I think that in some scenarios it could play an important role in the Game
Engine. This is the 'pcquest' property class. Basically a quest is a state
machine. I will demonstrate this with a simple example. Imagine that I need
a door in my game that opens when I click with the mouse on a button. Then
the door would close again after 30 seconds unless the button is pressed again
in which case it would close sooner. In pseudo-code this quest would
look roughly like this:
  State: Closed
    ; Wait until the button is clicked. Then start the animation sequence
    ; to open the door and go to the state 'Opening'. That state will be
    ; active while the door is busy opening.
    Trigger: on click(button-entity)
      -> Reward: start sequence 'Open Door'
      -> Reward: go to state 'Opening'
  State: Opening
    ; When the Open Door animation finishes we go to the Open state.
    ; Before that happens we don't react to button clicks or timeouts.
    Trigger: on sequence finished(Open Door)
      -> Reward: go to state 'Open'
  State: Open
    ; Wait until the button is clicked. Then start the animation sequence
    ; to close the door and go to the state 'Closing'. That state will be
    ; active while the door is busy closing.
    Trigger: on click(button-entity)
      -> Reward: start sequence 'Close Door'
      -> Reward: go to state 'Closing'
    ; We also trigger when 30 seconds has elapsed.
    Trigger: on timeout(30 seconds)
      -> Reward: start sequence 'Close Door'
      -> Reward: go to state 'Closing'
  State: Closing
    ; When the Close Door animation finishes we go to the Closed state.
    ; Before that happens we don't react to button clicks or timeouts.
    Trigger: on sequence finished(Close Door)
      -> Reward: go to state 'Closed'
  Sequence: Open Door
    ; Do the animation needed to open the door (i.e. move the mesh).
  Sequence: Close Door
    ; Do the animation needed to close the door (i.e. move the mesh).

So this quest has four states. Two states would not be sufficient because
then there is the potential problem of the player clicking on the button
again when the door hasn't finished opening yet. This is just an example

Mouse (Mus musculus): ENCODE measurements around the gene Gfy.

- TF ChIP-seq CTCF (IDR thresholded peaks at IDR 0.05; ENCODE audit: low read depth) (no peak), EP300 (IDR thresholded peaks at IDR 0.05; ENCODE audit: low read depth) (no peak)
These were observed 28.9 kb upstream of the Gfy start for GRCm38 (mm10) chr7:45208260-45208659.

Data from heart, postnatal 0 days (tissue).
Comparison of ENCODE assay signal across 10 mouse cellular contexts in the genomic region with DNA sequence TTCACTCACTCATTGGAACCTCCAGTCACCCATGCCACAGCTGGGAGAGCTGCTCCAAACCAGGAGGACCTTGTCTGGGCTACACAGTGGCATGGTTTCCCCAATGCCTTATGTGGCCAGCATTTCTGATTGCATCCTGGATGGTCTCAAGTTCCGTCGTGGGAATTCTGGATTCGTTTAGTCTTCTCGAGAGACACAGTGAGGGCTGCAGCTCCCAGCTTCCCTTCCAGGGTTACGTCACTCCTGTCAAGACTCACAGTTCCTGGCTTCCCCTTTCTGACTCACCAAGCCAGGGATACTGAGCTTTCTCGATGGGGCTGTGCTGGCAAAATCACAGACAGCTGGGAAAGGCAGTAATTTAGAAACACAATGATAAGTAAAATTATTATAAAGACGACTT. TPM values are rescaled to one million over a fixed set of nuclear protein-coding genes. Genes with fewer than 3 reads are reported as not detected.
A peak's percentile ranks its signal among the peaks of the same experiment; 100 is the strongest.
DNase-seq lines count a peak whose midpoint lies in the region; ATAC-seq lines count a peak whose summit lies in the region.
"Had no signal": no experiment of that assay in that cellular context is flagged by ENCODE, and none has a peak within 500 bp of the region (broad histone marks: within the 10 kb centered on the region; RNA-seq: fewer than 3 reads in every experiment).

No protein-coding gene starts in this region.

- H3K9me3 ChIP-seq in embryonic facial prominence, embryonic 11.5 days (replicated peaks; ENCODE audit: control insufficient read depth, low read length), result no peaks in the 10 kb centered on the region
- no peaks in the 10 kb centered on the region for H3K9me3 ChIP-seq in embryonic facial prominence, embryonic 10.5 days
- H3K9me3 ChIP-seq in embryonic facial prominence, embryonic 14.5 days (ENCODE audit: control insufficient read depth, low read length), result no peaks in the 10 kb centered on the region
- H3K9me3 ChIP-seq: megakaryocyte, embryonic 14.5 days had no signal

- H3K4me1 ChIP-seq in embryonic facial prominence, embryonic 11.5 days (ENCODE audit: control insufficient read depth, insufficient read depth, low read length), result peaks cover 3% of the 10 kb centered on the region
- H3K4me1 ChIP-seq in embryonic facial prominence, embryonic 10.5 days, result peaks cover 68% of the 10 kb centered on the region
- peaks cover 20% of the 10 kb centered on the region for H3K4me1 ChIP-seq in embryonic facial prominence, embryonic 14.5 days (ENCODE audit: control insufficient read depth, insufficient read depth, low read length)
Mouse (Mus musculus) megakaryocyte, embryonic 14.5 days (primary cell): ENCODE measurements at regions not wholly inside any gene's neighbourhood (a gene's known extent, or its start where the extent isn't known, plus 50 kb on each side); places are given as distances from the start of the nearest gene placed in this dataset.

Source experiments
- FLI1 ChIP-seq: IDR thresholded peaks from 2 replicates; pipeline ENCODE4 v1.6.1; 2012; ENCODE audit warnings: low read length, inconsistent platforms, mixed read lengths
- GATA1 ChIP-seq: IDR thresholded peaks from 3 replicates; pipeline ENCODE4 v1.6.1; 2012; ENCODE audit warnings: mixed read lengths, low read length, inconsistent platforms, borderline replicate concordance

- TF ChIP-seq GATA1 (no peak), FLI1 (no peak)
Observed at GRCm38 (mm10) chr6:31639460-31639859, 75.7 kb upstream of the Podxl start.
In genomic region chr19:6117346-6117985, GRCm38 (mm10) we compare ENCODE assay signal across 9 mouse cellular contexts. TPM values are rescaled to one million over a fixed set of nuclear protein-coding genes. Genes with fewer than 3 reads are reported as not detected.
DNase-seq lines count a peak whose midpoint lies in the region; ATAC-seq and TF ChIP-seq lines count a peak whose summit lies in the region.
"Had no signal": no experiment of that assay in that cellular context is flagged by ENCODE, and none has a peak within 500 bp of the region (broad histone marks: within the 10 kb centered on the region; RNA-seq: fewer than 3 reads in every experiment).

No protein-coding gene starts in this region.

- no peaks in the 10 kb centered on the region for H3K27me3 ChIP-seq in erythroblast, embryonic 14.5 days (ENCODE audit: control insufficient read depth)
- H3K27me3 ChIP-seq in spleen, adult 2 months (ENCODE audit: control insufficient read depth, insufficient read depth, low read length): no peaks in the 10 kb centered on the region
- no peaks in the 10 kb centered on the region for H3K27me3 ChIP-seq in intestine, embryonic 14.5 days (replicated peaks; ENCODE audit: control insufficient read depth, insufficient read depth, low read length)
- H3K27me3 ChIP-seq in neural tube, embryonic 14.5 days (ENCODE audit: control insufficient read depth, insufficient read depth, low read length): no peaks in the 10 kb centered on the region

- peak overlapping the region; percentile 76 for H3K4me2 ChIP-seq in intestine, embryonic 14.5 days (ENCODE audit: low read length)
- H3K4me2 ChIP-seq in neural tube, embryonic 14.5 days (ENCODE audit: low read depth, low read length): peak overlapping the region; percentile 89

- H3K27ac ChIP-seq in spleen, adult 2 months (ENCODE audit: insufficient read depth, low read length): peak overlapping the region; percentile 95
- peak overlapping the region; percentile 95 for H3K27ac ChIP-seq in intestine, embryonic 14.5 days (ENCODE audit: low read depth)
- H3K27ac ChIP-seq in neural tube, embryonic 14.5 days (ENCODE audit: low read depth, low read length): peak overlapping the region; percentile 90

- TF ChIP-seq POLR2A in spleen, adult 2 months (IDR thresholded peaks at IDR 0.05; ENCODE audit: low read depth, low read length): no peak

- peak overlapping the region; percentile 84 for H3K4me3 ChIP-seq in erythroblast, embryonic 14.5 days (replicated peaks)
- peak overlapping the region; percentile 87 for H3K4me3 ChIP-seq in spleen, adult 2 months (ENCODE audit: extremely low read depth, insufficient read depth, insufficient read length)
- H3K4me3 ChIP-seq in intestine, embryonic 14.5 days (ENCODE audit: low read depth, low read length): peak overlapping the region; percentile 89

but it shows the kind of thing you can do with this. There are various
types of triggers (objects collide, object is clicked, property gets some
value, timeout, ...). There are also various types of rewards (go to another
state, set a property value, move an object, start an animation sequence, ...)

Doing this with current GameBlender sensor/actuator system would be a lot
more complicated I think.

4. Game Engine, the 0-scenario
As I see it the 0-scenario is the easiest path to go. It is basically what
I'm doing right now with CrystalBlend but then integrated into Blender. In
this scenario we would keep the current sensor/controller/actuator system and
just extend it to support the new functionality we can do in Crystal Space
and CEL. We can make it roughly backwards-compatible with current GameBlender
but I don't think that that should be a strict goal. We can add new types
of sensor and actuators to support what Crystal Space can do.
  + Easiest path. Requires least work on Blender.
  + We use a game logic system that is simple and familiar to the current
    GameBlender user base.
  + We still get the advantages of using the Crystal Space features (shaders
    and such).
  + Easier to match using non-Crystal Space/CEL engine.
  - We don't fundamentally change the logic system so all fundamental flaws
    that are present will stay there (i.e. hard to do for really big and
    complex games).
  - The current UI for sensor/controller/actuator is not that easy to use when
    the logic for an object gets rather complicated (lots of scrolling and
    folding/unfolding in a relatively small area). Although of course it would
    be possible to design a totally new UI for the existing logic system.

5. Game Engine, the CEL-scenario
In this scenario we try to make a totally new logic system which fits closely
into what CEL supports. We could have a kind of UI where you would be able
to define entities and attach property classes to it using the UI. And then
using some kind of graph or simple connections you could connect things to
(yet to be defined) 'logic blocks' (corresponding to the CEL behaviour notion).
  + It would be a good match for CEL. I also know that the CEL concept is
    received very well in the Crystal Space community and CEL is getting a